"Philip Linton, whose testimony had helped convict nineteen murderers, died in the belief that the mute testimony on the floor beside him would help convict a twentieth. He was a good cop to the very end."- David Alexander's Murder Points a Finger, 1953.
The name Ellery Queen has always been synonymous with The Dying Message, permanent associates like John Dickson Carr and The Locked Room Mystery and Agatha Christie and The Closed Circle of Suspects, but this liaison never produced a work that became the flagship for that particular brand of detective fiction – unlike The Hollow Man (1935) and The Murder on the Orient Express (1934).
You could argue on behalf of The Tragedy of X (1932), introducing the Queenian motif of the dying message, but the moribund clue didn't turn up until the final quarter of the book and it's not one that has aged well. Its interpretation relies on a nugget of trivial, everyday knowledge that the passage of time relegated to the dustbin of history and not something contemporary readers should be expected to know. So Ellery Queen's close association with The Dying Message seems to have more to do with their prolific output than that one of their stories became a textbook example of the form.
This is not a putdown of Ellery Queen, but after I had finished reading David Alexander's Murder Points a Finger (1953) I was seized by the realization that it was, perhaps, the first detective novel I read that was as exemplary for The Dying Message as Dashiell Hammett's The Maltese Falcon (1930) was for The Private Eye and Isaac Asimov's The Caves of Steel (1954) for The Hybrid Mystery.
Murder Points a Finger sets about when the hour-glass of a former police lieutenant, Philip Linton, only has a few grains of sand left in it and murder is accompanying him on the way home. Linton was a much-lauded expert on fingerprints and had spend the bulk of his years on the force in the identification department, where his expertise on the esoteric patterns of whorls, arches and loops helped secure convictions for nineteen murderers – and his cryptic dying message may put away another one.
Not long after returning home, the murderer forces an entrance and fires a bullet from a forty-five in Linton's belly before taking off again. The dying detective is painfully aware that he has precious few minutes left and takes what is closes at hand, a set of fingerprint cards, to spell out the name of his assailant and dies assured that his friend, Dabney Ashton, will figure it out. Of course, you have to accept the premise that the murderer is satisfied with the belly shot and immediately leaves without making sure that Linton is dead and unable to call for help – or leave an incriminating message. Anyway...
|The Clue of the Dying Detective|
Philip Linton's friend, Dabney Ashton, is a distinguished theatrical performer with one or two television parts to his credit, an accomplished chess player and a ex-special agent who decoded enemy messages during The Great War, but this does not make him the perceptive debonair amateur sleuth – who picks up on all the subtle hints that the police missed. On the contrary, he's quite inept when it comes to police work, despite his knack for puzzles, and a burden on the investigating officers. Ashton is unable to correctly translate his friends dying clue, which, almost immediately, results in the police going for the simplest answer and swear out an arrest warrant against Linton's foster son, Abner Ellison. Meanwhile, everyone is on the lookout for Linton's granddaughter, Pat, who was kidnapped after she went out to dinner with her fiancé, policeman Allan Walters, on the night of her grandfathers murder and Ashton's meddling could very well have been the driving motive behind a second murder.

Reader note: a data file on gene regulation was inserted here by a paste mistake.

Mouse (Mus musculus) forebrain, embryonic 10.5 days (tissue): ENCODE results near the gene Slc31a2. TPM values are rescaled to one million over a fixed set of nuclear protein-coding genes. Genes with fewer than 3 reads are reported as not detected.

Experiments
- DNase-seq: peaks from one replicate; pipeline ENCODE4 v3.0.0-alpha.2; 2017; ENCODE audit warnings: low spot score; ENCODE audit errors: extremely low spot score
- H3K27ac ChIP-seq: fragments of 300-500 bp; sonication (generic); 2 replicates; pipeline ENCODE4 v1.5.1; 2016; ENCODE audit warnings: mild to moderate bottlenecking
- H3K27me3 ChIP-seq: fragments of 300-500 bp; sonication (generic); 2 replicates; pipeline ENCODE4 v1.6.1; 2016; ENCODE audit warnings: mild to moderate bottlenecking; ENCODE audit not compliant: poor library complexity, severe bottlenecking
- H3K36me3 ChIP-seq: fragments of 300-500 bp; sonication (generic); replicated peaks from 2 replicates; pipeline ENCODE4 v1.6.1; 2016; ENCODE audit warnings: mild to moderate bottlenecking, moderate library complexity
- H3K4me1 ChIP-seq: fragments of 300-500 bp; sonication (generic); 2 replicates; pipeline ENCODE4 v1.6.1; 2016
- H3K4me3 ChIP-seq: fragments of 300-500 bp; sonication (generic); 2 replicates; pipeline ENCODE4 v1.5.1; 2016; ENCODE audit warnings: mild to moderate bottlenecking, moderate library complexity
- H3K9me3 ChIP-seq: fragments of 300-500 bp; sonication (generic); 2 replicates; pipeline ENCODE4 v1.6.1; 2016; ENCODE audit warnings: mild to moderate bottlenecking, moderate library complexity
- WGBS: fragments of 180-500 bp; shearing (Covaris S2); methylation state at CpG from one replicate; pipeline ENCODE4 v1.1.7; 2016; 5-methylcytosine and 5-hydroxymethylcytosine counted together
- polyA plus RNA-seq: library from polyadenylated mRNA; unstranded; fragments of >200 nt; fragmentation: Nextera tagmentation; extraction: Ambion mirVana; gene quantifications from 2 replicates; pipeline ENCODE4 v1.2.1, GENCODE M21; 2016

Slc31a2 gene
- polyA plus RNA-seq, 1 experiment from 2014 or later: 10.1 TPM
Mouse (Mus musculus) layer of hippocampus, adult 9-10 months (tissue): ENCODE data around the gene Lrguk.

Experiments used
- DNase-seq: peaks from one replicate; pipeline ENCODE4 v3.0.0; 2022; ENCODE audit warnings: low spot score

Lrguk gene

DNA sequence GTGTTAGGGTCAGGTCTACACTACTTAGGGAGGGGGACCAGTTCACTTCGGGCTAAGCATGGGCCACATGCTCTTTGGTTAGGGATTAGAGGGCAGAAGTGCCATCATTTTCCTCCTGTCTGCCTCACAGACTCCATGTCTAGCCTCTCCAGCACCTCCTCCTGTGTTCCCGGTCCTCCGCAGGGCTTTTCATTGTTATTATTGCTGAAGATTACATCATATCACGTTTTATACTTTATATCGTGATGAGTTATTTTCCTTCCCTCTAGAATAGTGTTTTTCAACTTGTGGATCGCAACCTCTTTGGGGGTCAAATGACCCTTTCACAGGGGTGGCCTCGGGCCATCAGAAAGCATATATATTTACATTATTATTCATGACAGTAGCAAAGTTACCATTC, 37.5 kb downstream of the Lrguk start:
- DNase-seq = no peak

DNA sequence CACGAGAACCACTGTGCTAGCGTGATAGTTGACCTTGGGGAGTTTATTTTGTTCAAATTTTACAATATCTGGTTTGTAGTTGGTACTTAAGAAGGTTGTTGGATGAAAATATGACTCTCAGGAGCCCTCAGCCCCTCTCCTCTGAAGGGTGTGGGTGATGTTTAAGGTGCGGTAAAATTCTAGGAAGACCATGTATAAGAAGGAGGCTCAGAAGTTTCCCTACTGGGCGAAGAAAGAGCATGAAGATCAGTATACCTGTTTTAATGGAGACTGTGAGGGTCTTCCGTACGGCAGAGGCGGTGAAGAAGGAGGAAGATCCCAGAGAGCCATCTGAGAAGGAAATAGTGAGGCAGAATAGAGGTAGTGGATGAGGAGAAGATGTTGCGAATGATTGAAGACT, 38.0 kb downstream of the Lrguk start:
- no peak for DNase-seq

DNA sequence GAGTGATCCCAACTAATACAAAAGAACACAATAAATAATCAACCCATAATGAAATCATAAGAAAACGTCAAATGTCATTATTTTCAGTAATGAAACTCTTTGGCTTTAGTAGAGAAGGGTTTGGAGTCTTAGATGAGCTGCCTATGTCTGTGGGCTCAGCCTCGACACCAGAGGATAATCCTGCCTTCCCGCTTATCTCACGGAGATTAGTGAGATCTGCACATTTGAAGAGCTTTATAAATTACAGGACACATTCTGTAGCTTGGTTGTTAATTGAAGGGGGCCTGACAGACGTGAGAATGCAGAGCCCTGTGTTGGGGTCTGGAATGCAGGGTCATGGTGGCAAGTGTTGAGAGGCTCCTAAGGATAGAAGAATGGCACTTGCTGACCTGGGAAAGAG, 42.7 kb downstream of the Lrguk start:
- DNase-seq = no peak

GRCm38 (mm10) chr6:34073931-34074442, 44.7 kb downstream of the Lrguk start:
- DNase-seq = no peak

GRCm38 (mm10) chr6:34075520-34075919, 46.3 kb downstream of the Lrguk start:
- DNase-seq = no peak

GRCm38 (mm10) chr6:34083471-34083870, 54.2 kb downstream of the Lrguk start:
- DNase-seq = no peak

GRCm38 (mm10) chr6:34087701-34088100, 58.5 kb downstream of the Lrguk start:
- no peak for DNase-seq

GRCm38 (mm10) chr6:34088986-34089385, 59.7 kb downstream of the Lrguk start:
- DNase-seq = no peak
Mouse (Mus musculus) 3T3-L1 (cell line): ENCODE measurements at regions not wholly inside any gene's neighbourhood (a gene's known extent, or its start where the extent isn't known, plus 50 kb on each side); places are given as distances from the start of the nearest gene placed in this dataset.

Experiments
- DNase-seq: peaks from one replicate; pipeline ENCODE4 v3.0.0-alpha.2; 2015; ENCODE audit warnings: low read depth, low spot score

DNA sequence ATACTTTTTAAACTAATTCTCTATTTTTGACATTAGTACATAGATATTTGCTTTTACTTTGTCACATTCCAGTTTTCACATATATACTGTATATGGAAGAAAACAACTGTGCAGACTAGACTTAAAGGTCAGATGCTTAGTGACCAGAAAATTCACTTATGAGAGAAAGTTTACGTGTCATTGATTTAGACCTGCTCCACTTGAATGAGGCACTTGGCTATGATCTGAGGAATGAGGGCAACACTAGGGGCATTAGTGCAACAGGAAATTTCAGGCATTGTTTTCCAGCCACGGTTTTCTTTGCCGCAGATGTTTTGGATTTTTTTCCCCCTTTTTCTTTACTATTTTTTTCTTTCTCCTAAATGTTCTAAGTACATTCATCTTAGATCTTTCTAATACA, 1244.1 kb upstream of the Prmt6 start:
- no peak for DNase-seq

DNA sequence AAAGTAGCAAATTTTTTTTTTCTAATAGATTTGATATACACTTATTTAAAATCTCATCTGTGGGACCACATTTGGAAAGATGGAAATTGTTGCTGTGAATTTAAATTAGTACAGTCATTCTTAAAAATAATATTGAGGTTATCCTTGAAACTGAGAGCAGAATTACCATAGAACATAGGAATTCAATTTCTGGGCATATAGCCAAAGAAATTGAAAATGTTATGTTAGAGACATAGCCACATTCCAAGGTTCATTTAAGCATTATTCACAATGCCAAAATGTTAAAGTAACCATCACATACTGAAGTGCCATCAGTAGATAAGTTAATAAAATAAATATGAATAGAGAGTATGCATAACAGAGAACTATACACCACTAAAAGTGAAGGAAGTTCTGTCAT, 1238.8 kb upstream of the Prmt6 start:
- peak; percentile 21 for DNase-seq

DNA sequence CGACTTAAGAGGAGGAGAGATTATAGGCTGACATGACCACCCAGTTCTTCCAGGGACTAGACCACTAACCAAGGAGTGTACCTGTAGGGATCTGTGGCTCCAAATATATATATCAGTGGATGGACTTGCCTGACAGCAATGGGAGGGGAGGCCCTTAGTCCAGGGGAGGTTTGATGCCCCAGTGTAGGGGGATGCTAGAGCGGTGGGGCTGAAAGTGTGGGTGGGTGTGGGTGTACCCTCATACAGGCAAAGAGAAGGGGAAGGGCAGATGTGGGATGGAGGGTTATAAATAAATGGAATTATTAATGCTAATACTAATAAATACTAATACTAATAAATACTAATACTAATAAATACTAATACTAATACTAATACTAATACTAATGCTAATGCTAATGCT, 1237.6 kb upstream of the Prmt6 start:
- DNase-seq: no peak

Needless to say, as the investigation drags on without the desired results, Ashton begins to feel that he has let everyone around him down and this provides the story with a realistic view on the infallible storybook detective, but, at the same time, it also fully embraces some of the more bizarre features that can be found in the works of members from the Van Dine-Queen School. In the background of the story, the sentry towers and battlements of Mad Hatters Castle, erected by an Albanian who amassed a fortune with cheap, knock-off hats that were copied from more expensive models, casts dark shadows over the events and inspiration for the solution is found in an old speakeasy, "Gypsy's Cosmic Tea Room," that went on after the prohibition era ended – and provides a dwelling for some of the cities most eccentric drinkers. This makes the story read, at times, like one of those half-conscious, lucid dreams in which imagination and reality merge together effortlessly and this partly prompted me into placing an order for another one of his books. But more on that when it arrives here in a few weeks time.
The solution is not a disappointing one, however, it won't kick you in the teeth and leave you stupefied, either, as any seasoned reader of detective stories will probably catch up with the murderer before arriving at the halfway mark of the book – even if you fail, like yours truly, to decipher the clever, but ultimately, simple dying message. But the predictability of the murderers identity does very little damage to the overall quality of the story, at least, there were not any serious scratches on the reading pleasure that I derived from this book.
On a whole, a very satisfying, if a somewhat unusual, detective story that ranks alongside Theodore Roscoe's Murder on the Way! (1935) and Pat McGerr's The Seven Deadly Sisters (1948) as the best mysteries I have read this month – and with that we've come full-circle! The three best detectives I devoured in the first month of this year are all exemplary stories for The Locked Room Mystery, Closed Circle of Suspects and The Dying Message as well as representing three succeeding decades.